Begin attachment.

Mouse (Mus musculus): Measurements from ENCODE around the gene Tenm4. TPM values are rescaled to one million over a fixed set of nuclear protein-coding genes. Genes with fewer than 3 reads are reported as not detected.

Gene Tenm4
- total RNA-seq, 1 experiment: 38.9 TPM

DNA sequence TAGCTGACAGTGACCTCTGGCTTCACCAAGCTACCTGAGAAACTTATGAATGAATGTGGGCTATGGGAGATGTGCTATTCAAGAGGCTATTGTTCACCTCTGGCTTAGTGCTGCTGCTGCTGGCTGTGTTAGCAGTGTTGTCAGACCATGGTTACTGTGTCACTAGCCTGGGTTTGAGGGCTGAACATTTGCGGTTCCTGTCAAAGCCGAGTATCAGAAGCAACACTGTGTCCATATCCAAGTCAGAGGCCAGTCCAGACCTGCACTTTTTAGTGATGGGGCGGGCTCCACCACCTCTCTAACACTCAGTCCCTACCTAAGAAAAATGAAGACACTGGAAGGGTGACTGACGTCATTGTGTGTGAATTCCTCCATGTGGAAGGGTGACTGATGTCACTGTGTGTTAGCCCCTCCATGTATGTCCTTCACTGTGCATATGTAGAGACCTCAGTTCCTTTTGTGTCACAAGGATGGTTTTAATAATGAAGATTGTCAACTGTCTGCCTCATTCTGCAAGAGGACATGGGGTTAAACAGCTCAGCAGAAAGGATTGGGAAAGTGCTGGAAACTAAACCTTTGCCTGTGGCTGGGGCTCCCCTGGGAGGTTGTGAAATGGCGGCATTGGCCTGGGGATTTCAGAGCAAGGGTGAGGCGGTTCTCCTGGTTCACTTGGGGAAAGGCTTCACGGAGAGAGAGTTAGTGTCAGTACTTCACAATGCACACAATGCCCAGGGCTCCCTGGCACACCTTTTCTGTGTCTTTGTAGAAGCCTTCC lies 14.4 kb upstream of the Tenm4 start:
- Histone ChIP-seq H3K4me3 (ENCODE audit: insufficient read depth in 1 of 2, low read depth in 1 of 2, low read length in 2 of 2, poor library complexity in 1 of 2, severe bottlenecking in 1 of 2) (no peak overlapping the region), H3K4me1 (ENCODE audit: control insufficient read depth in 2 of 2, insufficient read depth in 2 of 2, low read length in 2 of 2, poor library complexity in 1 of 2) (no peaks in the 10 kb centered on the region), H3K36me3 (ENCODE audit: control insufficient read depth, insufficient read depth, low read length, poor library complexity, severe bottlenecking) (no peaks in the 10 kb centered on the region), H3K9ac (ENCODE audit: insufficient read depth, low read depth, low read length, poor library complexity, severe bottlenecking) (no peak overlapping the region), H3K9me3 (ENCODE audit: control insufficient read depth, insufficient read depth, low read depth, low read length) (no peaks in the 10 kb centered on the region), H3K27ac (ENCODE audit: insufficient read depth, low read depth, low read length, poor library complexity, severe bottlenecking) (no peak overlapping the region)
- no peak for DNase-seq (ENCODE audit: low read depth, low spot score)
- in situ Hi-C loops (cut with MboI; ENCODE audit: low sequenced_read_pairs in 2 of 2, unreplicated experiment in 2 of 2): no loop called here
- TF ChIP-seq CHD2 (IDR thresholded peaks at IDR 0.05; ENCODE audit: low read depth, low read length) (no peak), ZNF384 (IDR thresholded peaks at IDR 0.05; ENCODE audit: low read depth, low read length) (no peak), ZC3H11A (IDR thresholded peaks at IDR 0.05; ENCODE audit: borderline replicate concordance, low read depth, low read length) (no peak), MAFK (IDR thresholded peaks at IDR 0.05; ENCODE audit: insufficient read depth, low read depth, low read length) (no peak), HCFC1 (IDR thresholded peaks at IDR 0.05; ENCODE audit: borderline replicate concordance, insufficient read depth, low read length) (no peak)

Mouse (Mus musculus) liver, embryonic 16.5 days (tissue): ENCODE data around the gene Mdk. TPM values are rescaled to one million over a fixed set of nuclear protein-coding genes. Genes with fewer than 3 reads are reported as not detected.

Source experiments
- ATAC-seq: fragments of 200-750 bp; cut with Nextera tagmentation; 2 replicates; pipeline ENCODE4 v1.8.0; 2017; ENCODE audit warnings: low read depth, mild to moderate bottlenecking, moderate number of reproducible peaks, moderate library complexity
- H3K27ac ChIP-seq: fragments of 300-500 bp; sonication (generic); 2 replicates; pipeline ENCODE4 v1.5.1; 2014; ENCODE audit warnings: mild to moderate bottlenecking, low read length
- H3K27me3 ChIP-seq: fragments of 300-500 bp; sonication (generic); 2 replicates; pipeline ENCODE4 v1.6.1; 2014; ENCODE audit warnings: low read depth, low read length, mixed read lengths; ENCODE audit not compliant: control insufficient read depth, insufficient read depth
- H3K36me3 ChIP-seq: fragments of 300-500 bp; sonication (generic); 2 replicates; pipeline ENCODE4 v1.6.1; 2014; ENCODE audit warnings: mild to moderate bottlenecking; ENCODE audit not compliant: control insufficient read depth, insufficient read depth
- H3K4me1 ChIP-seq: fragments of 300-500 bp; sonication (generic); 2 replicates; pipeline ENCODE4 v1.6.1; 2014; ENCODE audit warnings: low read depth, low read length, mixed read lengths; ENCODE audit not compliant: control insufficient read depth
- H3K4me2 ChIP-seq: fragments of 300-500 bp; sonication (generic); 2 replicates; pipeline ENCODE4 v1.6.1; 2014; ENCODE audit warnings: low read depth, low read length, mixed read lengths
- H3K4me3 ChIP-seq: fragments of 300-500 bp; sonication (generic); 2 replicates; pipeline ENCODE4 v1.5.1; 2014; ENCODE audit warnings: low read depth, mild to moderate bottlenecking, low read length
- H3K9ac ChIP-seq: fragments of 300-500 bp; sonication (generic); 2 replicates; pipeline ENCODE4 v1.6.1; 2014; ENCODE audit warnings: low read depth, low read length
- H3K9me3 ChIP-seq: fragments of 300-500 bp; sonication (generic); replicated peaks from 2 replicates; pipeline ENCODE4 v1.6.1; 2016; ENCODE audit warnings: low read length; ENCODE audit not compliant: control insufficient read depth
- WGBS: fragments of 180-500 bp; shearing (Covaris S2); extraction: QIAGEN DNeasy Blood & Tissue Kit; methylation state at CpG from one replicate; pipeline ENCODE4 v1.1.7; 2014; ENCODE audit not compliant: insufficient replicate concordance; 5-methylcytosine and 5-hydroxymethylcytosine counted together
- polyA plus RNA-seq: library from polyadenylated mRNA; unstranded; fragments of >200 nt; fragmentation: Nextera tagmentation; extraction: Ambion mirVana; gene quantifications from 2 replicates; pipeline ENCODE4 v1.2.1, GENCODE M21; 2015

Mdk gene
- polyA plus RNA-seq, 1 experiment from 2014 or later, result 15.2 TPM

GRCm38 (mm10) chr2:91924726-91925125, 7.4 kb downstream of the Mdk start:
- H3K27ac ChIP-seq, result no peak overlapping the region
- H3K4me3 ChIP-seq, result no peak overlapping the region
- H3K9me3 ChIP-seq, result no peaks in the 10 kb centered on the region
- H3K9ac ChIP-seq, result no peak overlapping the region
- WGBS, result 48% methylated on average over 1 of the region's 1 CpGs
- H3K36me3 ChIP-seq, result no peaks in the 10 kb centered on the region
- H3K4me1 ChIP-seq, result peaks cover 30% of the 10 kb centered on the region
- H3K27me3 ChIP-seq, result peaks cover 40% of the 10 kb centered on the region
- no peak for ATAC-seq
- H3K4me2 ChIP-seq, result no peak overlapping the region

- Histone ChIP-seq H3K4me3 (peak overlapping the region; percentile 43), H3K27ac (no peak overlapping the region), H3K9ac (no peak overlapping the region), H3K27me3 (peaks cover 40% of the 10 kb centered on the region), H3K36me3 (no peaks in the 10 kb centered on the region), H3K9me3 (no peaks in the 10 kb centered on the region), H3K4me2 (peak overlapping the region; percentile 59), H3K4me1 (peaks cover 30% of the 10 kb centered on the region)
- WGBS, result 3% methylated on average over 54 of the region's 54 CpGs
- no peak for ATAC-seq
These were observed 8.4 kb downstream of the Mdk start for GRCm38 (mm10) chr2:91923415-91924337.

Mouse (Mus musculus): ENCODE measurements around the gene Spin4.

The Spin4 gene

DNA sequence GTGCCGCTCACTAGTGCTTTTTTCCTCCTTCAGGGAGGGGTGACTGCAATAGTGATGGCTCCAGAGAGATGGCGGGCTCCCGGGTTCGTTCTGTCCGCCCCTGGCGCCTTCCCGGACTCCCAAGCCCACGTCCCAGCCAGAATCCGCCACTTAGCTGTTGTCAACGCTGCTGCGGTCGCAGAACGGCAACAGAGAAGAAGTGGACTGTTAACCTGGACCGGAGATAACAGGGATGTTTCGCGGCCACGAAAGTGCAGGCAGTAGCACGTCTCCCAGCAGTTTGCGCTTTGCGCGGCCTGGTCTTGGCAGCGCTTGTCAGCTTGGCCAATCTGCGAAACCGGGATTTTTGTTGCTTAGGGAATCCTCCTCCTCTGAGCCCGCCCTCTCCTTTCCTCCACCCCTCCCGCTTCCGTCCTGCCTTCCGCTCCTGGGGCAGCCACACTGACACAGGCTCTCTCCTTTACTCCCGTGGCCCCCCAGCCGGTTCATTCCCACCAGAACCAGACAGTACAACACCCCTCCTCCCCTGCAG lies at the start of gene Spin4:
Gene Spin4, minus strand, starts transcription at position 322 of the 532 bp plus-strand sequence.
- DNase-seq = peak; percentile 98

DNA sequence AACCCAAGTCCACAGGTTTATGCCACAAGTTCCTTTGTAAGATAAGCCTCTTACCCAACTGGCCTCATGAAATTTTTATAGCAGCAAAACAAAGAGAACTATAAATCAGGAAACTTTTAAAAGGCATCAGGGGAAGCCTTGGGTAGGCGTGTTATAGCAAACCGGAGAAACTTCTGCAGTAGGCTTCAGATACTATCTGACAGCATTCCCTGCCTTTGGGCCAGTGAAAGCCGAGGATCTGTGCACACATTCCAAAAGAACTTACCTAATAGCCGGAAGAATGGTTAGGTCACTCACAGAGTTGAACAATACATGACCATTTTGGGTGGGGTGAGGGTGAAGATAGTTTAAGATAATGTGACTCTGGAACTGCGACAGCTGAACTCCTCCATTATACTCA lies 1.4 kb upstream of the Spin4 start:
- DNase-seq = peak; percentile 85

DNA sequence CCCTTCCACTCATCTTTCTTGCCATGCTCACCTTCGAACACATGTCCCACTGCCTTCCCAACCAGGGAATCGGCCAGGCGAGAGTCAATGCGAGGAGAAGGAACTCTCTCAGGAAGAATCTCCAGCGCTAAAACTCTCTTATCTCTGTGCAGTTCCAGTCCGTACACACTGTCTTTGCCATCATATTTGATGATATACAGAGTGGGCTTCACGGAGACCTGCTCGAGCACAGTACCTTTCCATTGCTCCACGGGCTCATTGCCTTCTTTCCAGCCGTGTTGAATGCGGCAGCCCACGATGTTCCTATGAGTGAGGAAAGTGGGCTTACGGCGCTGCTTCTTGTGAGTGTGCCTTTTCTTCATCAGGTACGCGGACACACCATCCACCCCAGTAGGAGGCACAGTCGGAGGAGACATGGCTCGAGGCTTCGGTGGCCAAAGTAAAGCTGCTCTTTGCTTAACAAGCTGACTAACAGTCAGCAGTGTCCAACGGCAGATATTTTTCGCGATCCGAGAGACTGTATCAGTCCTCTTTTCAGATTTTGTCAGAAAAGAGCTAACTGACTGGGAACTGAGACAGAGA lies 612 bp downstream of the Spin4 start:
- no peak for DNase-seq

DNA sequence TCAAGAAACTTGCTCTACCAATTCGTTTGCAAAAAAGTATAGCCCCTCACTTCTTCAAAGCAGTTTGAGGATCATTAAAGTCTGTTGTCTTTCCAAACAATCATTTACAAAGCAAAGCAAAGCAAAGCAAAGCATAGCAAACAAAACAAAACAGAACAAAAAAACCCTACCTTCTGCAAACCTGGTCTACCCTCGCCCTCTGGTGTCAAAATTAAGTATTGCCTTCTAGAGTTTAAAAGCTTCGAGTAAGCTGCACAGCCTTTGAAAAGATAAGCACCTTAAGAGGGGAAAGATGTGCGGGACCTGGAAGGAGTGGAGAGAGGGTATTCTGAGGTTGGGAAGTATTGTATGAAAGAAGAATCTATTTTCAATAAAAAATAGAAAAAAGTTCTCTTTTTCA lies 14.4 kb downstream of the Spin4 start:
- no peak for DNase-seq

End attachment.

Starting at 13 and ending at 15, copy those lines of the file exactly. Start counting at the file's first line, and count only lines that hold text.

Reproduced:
- H3K27me3 ChIP-seq: fragments of 300-500 bp; sonication (generic); 2 replicates; pipeline ENCODE4 v1.6.1; 2014; ENCODE audit warnings: low read depth, low read length, mixed read lengths; ENCODE audit not compliant: control insufficient read depth, insufficient read depth
- H3K36me3 ChIP-seq: fragments of 300-500 bp; sonication (generic); 2 replicates; pipeline ENCODE4 v1.6.1; 2014; ENCODE audit warnings: mild to moderate bottlenecking; ENCODE audit not compliant: control insufficient read depth, insufficient read depth
- H3K4me1 ChIP-seq: fragments of 300-500 bp; sonication (generic); 2 replicates; pipeline ENCODE4 v1.6.1; 2014; ENCODE audit warnings: low read depth, low read length, mixed read lengths; ENCODE audit not compliant: control insufficient read depth